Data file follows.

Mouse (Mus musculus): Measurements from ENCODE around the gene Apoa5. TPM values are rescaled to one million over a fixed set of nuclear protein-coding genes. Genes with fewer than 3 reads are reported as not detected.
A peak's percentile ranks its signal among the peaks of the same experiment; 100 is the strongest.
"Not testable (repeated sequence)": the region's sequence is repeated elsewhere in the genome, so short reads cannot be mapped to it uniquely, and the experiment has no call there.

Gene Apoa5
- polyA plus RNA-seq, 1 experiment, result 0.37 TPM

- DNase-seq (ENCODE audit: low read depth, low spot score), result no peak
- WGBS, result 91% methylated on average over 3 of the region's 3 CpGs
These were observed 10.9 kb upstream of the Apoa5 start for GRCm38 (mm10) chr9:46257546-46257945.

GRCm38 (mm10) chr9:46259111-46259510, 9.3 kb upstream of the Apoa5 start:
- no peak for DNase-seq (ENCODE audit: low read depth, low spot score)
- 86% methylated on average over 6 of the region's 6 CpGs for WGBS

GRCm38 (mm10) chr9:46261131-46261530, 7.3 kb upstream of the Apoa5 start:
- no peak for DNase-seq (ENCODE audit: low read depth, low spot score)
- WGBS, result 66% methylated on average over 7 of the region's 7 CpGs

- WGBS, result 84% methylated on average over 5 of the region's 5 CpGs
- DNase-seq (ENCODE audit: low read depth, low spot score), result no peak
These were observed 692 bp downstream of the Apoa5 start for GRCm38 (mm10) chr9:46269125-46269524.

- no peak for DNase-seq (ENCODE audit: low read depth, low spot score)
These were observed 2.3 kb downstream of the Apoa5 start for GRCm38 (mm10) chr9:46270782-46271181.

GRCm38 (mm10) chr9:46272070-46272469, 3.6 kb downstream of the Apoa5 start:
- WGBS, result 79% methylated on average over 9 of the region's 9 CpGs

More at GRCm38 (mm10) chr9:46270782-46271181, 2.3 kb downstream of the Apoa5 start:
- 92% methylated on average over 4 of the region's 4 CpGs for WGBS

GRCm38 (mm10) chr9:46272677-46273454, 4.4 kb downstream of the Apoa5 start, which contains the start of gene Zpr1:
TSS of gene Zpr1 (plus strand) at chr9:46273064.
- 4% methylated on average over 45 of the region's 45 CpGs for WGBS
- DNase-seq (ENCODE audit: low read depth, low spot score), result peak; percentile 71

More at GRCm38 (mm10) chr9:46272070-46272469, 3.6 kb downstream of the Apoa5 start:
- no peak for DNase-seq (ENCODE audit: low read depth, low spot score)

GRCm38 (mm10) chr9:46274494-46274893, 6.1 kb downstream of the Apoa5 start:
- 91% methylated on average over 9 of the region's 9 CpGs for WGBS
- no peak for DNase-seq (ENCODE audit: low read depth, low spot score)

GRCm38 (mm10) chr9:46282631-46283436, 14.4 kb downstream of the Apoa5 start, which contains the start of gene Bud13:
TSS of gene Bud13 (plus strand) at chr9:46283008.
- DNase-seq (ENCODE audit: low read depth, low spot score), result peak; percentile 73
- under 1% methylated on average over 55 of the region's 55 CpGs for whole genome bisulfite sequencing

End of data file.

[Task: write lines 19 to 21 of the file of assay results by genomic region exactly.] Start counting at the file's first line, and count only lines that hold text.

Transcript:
These were observed 2.3 kb downstream of the Apoa5 start for GRCm38 (mm10) chr9:46270782-46271181.

GRCm38 (mm10) chr9:46272070-46272469, 3.6 kb downstream of the Apoa5 start:
- WGBS, result 79% methylated on average over 9 of the region's 9 CpGs